HARRISBURG, Pa. (WHTM) — From elections to licensing, the Pennsylvania Department of State oversees lots of issues, and some critics say the department botched lots of things under the Wolf administration.

But now, there’s a new man in charge who promises to bring stability and admits he needs to bring change and do a public relations makeover.

“There’s so much work that goes into running elections,” said Al Schmidt, Acting Secretary of the Pennsylvania Department of State.

Schmidt is now overseeing that work.

Public relations is now part of the job after predecessors fumbled constitutional amendments and voters questioned elections.

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“If this was in the private sector this would be a failure and people would be let go. But this is the public sector, and we need to do better,” said Rep. Clint Owlett (R-Tioga/Bradford Counties).

Lawmakers asked about election IT that began in 2020 but is only 65 percent implemented.

“It was not designed for the purpose that it’s currently being used for,” said Schmidt.

“When is it going to be implemented? Because we have a presidential election next year,” said Rep. Natalie Mihalek (R-Allegheny/Washington).

“We did get behind schedule. We engaged in a corrective action plan with the vendor,” added Deputy Secretary Jonathan Marks of the Pennsylvania Department of State.

The Department of State oversees professional licensure, and lots of nurses and social workers complain that they are ready to start their jobs, but are waiting on their licenses.

The computer system that handles licenses also needs upgrading.

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“Right now we are so inundated with the influx of applications and dealing with an inefficient system,” said Deputy Secretary Keita Kalonji Johnson with the Department of State.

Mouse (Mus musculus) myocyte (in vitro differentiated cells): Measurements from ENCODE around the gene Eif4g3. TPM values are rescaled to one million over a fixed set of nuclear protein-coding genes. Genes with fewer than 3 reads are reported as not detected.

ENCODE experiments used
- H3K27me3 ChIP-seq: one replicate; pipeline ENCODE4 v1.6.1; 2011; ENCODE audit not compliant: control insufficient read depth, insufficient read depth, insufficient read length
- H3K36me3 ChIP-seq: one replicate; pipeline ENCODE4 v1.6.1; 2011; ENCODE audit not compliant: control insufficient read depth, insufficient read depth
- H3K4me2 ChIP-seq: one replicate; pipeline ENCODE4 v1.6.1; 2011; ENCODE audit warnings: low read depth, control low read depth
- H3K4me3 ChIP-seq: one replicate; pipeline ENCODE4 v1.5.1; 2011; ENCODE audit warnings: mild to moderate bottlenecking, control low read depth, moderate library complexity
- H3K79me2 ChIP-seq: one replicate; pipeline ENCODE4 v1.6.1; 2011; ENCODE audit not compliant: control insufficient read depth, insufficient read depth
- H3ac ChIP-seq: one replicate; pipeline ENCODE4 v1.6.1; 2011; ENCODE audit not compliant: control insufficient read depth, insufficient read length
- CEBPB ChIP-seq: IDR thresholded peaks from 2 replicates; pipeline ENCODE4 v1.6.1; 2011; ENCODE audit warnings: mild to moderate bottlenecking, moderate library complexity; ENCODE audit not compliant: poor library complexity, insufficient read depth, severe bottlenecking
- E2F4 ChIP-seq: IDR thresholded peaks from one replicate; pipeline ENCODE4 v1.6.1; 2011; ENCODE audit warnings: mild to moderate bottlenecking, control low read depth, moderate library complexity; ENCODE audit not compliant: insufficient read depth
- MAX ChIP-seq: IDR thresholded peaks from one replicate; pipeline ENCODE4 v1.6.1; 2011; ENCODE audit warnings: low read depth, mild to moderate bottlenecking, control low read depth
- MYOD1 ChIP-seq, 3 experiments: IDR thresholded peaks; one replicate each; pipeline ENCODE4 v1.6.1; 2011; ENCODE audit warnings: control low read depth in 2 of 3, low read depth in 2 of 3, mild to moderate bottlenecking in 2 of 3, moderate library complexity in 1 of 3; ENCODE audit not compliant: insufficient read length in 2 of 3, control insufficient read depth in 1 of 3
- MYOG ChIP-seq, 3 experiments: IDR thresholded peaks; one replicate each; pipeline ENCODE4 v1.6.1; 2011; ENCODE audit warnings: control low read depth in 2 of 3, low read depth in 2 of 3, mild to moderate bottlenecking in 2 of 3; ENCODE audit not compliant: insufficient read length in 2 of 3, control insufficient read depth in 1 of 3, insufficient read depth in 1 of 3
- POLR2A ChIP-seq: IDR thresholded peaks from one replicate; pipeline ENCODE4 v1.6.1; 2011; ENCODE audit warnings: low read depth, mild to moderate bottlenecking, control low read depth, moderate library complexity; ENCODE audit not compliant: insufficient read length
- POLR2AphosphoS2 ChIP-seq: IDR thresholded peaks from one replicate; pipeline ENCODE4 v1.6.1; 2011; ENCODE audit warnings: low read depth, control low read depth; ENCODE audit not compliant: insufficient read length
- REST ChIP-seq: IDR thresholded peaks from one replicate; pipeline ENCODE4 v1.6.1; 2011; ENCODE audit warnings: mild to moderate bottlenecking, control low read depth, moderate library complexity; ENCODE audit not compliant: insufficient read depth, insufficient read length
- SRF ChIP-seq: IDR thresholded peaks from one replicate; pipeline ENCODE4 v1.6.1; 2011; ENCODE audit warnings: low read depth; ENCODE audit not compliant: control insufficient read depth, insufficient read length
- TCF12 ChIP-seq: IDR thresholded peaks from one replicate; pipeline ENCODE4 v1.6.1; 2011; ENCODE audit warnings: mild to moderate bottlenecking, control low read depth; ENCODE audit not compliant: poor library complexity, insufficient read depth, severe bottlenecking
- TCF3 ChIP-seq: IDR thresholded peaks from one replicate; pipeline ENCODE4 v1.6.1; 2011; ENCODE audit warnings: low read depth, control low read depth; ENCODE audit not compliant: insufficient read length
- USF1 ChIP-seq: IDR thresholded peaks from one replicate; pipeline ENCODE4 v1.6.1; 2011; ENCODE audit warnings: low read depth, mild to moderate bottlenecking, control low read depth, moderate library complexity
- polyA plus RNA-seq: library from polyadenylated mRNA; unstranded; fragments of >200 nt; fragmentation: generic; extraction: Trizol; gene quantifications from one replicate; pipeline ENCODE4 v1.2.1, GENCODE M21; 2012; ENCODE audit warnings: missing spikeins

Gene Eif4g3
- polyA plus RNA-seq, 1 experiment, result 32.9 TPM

“We really didn’t get a good answer as to what they’re doing to fix it other than we need to create a new online system, because the one we created for millions of dollars six years ago isn’t working,” said Rep. Seth Grove (R), chair of the Appropriations Committee.

Some taxpayers are frustrated.

Schmidt, a Republican who ran elections in Philadelphia, is enjoying bipartisan support and hopes to bring calm to the department’s troubled waters, but says elections are now more complicated and the atmosphere is more caustic.

“I think the election environment has changed a lot as well, in terms of just, the tension sort of surrounding it,” said Schmidt.

“We’re losing our poll workers, we’re losing those seasoned veterans, we’re losing individuals because they’re being yelled at in the street over something that they’re doing correctly,” said Rep. Scott Conklin (D), chair of the State Government Committee.

“What makes me feel better is Al Schmidt is not an attorney of a voting rights organization who will launch lawsuits to change laws,” Grove added.

If there are to be election reforms insiders say they have to be done in the next few months because they need to be rolled out in November, an off-year election, not during next year’s 2024 presidential election.